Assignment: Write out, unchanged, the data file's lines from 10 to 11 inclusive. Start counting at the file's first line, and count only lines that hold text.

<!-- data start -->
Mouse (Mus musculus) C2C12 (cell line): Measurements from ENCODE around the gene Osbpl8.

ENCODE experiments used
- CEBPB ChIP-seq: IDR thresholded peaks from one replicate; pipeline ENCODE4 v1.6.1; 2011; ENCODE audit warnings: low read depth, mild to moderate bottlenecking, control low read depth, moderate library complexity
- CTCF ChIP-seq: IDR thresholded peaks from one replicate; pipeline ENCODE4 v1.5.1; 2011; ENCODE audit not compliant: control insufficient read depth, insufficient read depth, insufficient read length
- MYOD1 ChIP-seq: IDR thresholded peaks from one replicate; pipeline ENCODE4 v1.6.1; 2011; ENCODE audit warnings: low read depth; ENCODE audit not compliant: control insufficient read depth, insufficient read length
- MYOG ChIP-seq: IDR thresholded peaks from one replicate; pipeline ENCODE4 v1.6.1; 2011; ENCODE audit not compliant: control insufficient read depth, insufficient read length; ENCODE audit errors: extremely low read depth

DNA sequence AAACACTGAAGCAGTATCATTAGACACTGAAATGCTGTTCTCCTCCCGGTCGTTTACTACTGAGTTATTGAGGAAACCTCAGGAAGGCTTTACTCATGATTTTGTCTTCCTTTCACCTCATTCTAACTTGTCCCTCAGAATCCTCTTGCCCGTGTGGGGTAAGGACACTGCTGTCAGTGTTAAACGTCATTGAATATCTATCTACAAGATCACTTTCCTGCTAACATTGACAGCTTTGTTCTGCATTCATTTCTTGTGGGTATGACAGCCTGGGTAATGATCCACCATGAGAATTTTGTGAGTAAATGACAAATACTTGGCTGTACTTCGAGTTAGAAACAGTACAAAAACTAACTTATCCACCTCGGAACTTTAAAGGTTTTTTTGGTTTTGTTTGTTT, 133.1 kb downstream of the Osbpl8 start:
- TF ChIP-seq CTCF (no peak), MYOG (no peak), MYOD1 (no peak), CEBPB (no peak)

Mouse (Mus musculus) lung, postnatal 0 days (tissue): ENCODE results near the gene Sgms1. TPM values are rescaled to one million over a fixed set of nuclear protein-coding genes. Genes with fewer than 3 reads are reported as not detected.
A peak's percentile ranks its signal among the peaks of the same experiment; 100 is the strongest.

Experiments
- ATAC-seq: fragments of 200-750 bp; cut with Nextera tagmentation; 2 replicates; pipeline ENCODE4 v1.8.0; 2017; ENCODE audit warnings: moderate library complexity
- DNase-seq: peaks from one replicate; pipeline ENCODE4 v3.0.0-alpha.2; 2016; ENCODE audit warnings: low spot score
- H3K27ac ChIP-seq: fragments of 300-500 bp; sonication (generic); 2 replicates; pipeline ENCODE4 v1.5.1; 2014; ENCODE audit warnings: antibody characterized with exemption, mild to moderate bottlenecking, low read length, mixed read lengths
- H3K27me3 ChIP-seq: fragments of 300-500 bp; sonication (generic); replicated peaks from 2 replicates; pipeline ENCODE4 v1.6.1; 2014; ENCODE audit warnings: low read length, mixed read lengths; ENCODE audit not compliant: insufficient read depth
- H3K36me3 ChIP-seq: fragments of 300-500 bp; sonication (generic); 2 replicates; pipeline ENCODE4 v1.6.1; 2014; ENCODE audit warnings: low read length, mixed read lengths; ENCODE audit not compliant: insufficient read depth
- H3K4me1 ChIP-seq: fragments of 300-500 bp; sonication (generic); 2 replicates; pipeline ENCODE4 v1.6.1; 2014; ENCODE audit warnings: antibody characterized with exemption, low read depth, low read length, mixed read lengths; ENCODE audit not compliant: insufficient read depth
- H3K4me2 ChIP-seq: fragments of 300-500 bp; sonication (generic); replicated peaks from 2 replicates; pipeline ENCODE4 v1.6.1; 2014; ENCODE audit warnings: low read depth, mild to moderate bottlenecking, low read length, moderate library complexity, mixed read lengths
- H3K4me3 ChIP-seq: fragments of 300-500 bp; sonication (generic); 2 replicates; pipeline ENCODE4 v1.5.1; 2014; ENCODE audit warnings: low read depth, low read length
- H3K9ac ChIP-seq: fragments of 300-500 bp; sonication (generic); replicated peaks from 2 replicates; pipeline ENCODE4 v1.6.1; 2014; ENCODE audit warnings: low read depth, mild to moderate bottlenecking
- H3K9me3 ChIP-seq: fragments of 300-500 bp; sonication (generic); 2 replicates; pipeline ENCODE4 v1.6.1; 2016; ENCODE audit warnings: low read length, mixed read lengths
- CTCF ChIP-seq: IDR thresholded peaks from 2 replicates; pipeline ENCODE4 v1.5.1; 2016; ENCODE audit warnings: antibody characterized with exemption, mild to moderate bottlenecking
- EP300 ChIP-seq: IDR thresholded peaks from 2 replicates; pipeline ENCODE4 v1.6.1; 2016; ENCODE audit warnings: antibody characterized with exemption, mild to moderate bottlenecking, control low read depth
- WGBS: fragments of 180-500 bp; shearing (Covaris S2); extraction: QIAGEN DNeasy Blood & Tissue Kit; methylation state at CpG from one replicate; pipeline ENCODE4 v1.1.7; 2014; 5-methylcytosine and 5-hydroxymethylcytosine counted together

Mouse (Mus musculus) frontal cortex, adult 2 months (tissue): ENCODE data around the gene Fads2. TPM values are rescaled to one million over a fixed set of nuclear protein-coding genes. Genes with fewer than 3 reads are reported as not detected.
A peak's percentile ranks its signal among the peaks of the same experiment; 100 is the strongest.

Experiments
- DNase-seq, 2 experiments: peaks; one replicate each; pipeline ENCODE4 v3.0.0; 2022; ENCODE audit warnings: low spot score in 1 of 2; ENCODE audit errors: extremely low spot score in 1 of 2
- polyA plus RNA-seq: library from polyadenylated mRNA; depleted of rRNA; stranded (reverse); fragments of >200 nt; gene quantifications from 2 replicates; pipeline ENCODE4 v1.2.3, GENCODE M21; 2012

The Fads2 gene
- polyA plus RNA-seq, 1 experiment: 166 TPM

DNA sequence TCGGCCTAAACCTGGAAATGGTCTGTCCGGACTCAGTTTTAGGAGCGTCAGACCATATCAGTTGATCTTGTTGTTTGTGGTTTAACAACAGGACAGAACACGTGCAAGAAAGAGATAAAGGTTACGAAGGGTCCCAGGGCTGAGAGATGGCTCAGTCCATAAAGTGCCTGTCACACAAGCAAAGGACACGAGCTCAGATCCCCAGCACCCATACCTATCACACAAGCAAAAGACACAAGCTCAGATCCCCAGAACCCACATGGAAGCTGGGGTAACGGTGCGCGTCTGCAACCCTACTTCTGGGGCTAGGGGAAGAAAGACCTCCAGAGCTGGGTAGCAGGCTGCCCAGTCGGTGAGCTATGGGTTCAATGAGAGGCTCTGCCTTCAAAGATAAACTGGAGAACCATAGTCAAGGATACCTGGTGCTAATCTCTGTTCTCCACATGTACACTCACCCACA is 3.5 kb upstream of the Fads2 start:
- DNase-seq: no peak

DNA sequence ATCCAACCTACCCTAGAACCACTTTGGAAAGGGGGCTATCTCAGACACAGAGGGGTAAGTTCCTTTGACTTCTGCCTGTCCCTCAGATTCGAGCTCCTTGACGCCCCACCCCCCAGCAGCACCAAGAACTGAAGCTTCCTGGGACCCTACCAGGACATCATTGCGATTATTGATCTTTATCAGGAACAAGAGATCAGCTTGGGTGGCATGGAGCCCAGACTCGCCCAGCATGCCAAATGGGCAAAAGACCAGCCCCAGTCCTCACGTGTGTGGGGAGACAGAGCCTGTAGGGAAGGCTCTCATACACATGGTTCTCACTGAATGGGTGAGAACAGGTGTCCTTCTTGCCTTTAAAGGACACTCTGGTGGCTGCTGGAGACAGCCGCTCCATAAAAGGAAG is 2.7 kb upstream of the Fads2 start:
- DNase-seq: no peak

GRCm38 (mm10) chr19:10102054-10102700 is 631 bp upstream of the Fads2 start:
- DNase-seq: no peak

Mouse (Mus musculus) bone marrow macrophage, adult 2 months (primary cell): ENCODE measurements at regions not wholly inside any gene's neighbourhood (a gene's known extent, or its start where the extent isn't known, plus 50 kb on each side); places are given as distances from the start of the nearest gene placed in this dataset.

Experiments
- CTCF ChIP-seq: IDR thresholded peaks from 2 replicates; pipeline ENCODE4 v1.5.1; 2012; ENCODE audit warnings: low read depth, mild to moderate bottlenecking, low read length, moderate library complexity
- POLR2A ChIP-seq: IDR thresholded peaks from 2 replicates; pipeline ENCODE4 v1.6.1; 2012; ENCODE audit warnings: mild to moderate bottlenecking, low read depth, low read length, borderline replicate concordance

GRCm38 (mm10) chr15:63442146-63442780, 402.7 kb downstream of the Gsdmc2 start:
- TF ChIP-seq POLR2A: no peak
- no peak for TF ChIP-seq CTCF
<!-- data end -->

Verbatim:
A peak's percentile ranks its signal among the peaks of the same experiment; 100 is the strongest.

Experiments